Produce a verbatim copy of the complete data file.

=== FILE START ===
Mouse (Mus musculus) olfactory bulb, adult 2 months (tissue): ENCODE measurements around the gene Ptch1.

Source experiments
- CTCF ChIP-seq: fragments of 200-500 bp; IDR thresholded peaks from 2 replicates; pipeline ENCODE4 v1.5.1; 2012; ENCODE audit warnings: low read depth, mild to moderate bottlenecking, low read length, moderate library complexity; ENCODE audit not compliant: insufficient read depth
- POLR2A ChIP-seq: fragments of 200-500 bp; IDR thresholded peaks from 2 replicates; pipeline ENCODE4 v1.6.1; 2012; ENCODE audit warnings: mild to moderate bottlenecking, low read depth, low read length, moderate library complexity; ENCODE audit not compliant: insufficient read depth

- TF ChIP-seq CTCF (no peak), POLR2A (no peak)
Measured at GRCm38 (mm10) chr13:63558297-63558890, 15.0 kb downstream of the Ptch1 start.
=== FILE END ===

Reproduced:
Mouse (Mus musculus) olfactory bulb, adult 2 months (tissue): ENCODE measurements around the gene Ptch1.

Source experiments
- CTCF ChIP-seq: fragments of 200-500 bp; IDR thresholded peaks from 2 replicates; pipeline ENCODE4 v1.5.1; 2012; ENCODE audit warnings: low read depth, mild to moderate bottlenecking, low read length, moderate library complexity; ENCODE audit not compliant: insufficient read depth
- POLR2A ChIP-seq: fragments of 200-500 bp; IDR thresholded peaks from 2 replicates; pipeline ENCODE4 v1.6.1; 2012; ENCODE audit warnings: mild to moderate bottlenecking, low read depth, low read length, moderate library complexity; ENCODE audit not compliant: insufficient read depth

- TF ChIP-seq CTCF (no peak), POLR2A (no peak)
Measured at GRCm38 (mm10) chr13:63558297-63558890, 15.0 kb downstream of the Ptch1 start.